The very best telescopes for 2020

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As anyone who has ever looked through a telescope knows, there are few sensations similar to your first-hand look at another astral body. For many this begins a lifetime devoted to the hobby. Fortunately, there are hundreds of quality telescopes in the market to choose from.

For those looking for a telescope to observe the moon and our closest heavenly neighbors, a budget model will suffice. Seasoned enthusiasts, however, are likely to want the more sophisticated, cutting-edge equipment. Here are our six favorite telescopes for every budget and performance level.

At a glance

  • The best telescope: Orion 10019 SkyQuest XT1oi Intelliscope
  • The best portable telescope: Celestron 5SE telescope
  • The best telescope for automatic tracking: Celestron NexStar 130SLT
  • The best telescope on a budget: Celestron Astromaster 130EQ
  • The best telescope for beginners: Celestron AstroMaster 70AZ
  • The best telescope for your mobile phone: Celestron StarSense Explorer 102AZ

The best telescope: Orion 10019 SkyQuest XT10i IntelliScope

The Orion 10019 SkyQuest XT10i IntelliScope is a premium Dobsonian reflector telescope. The model has one of the largest openings you will find under a wing, which allows the lens to collect more light for the brightest views of the cosmos.

The most outstanding feature is the computer-aided object location tool: simply select the astral body you want to observe and then follow the arrows on the display to quickly orient yourself to any of more than 14,000 celestial objects. Would you like a tour instead? You’re lucky. The tour setting allows you to automatically choose from 12 pre-programmed astronomical tours, each of which is available monthly.

In addition, the wooden base and the adjustment control ensure that the telescope is always in balance in all viewing positions. The SkyQuest XT10i even comes with a 2-inch Crayford focuser and two 1.25-inch Sirius Plossl telescope eyepieces – a 25-millimeter and 10-millimeter eyepiece – not to mention a 9 × 50 finder scope , an eyepiece frame and a collimation cap.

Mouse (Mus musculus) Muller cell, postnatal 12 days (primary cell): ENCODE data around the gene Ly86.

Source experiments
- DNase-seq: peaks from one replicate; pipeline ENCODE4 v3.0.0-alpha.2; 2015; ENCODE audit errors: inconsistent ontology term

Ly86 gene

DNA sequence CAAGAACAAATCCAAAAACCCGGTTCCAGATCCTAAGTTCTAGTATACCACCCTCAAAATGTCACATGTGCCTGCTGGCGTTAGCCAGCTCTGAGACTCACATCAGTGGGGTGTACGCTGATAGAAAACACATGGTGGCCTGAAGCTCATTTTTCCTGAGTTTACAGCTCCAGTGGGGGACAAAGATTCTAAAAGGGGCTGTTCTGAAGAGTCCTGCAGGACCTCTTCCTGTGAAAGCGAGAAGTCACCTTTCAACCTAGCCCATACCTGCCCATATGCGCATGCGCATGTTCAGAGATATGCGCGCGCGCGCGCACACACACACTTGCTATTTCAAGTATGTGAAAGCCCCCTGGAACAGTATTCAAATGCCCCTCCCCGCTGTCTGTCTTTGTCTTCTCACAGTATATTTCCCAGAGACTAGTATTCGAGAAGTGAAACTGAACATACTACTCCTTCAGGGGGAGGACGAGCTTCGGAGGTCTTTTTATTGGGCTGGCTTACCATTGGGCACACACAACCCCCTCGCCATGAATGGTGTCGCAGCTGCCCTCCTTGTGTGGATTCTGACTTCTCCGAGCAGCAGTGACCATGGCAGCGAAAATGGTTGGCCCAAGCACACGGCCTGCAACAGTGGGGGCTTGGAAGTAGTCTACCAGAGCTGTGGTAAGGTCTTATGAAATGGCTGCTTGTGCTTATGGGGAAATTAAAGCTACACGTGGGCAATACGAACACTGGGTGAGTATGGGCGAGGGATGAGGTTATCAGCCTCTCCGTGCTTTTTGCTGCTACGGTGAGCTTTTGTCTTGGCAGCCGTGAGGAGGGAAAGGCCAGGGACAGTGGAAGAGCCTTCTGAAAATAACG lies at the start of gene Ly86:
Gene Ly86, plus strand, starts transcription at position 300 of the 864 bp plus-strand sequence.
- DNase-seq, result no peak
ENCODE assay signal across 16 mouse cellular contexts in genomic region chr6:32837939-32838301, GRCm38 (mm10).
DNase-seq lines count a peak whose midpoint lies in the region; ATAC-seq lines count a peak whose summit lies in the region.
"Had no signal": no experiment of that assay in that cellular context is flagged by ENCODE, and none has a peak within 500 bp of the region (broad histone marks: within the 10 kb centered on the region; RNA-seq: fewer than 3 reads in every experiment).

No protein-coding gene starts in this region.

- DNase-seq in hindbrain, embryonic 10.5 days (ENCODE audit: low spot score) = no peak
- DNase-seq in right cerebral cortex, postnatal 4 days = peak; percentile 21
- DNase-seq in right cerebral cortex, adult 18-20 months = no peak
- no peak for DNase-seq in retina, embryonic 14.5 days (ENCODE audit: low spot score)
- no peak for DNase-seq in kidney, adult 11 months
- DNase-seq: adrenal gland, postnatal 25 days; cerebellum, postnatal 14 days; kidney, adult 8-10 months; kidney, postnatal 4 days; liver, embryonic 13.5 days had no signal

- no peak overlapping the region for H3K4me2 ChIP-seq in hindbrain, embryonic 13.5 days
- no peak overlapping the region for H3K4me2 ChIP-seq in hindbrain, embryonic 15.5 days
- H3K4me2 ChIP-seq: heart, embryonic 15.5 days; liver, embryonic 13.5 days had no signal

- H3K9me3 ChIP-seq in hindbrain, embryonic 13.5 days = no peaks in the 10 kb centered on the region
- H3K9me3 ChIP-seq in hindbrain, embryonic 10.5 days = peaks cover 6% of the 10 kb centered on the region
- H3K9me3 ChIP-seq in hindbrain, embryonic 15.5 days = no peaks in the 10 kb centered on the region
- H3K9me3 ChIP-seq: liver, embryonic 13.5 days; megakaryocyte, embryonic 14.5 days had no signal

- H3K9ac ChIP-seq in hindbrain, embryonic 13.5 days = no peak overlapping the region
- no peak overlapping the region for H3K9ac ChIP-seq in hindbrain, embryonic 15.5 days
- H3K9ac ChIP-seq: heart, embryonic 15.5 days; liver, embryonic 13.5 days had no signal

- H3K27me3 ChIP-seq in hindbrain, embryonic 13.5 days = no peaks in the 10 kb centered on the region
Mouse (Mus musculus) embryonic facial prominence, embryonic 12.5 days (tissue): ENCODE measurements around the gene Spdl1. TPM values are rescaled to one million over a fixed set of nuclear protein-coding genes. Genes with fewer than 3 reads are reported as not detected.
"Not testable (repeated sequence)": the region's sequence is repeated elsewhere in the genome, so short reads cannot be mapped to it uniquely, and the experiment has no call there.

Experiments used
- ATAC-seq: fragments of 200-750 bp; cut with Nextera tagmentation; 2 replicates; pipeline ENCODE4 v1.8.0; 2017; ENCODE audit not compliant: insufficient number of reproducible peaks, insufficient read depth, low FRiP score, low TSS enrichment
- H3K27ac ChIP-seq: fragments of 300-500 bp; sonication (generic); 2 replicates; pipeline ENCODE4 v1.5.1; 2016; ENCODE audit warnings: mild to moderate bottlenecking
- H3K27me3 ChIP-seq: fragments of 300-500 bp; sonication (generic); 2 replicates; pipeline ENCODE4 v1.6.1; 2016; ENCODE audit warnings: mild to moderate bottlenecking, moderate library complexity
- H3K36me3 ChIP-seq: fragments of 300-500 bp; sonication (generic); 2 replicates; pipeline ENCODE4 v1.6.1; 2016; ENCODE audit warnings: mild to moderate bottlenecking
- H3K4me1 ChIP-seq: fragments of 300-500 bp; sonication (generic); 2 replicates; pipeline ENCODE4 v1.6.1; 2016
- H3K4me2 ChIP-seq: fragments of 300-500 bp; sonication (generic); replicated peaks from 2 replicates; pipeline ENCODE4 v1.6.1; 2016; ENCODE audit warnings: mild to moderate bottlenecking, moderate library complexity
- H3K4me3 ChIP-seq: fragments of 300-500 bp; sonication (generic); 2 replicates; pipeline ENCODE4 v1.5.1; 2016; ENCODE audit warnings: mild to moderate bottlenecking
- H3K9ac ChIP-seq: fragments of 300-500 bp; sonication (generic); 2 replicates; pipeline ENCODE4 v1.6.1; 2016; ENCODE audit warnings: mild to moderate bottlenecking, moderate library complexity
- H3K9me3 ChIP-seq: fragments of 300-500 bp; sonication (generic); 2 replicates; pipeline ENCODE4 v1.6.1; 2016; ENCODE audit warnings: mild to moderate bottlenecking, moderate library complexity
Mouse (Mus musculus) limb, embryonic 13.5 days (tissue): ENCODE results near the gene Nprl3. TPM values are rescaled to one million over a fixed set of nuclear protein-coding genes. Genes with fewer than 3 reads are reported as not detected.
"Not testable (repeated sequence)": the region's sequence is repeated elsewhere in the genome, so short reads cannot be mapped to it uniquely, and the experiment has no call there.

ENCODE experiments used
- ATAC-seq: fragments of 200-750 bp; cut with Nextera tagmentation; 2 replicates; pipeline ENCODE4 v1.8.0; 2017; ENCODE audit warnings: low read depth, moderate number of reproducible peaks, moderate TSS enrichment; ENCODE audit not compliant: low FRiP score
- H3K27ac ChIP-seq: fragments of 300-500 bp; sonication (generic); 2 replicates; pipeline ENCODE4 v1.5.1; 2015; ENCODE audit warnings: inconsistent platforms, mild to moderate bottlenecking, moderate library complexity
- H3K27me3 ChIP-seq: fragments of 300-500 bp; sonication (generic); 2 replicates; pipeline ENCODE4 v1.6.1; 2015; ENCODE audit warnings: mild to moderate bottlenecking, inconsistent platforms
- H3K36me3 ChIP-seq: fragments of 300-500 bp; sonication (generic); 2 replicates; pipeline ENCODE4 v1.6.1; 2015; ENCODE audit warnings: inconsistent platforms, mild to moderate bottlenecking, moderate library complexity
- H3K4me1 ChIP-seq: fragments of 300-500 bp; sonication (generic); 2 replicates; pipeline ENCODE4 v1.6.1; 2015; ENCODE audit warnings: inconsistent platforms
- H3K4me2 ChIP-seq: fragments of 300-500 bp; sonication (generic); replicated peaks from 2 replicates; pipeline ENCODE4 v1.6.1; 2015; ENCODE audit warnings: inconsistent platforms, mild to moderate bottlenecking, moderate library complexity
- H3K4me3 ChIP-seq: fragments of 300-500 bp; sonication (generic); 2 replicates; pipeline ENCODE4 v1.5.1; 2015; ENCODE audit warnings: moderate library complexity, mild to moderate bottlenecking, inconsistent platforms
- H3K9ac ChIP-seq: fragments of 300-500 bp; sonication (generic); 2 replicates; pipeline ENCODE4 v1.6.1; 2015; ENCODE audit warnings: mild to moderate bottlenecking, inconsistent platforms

The real problem with this guy is the general bulk of the telescope. Dobsonians are more cumbersome than other tripod-mounted models SkyQuest XT10i has a handle that makes lugging around a little less annoying. The push-to-alignment tool is really just a plus for those who prefer more manual control.

The best portable telescope: Celestron NexStar 5SE


The Celestron NexStar 5SE is a dream for astronomers and available at a fair price. The handheld device features a 5 inch bezel that provides superior light gathering capabilities in a sleek, modern building, allowing you to see some of the more fantastic highlights of our solar system in breathtaking clarity. Thanks to Celetron’s patented tracking technology, the telescope does the more meticulous work on your behalf. The telescope’s automatic locator can easily locate more than 40,000 objects in a few moments. With a built-in GPS, you can simply point the telescope at three bright objects in the sky to position the device.

Unlike some of the bulkier telescopes on the market, the Celestron NexStar 5SE weighs just 17.5 pounds, which makes it perfect for family outings in the countryside. There are telescopes that are capable of collecting and focusing more light for less money, but the sleek design of the NexStar 5SE and its on-board computer is a tempting addition. Even so, the NexStar 5SE is better suited for experienced astronomers than the casual hobbyist.

The best telescope for automatic tracking: Celestron NexStar 130 SLT


The Celestron NexStar 130SLT is a solid option for those who have already taken advantage of their first telescope. The 307x magnification and 5-inch bezel allow the device to match the performance of any model in the same price range. However, Celestron’s offering also includes the company’s SkyAlign technology while others do not. This will make it easier to carefully scan and line up your cosmic hunt. Simply point the telescope at any three objects in the sky and the device will position itself independently, taking into account more than 40,000 celestial objects.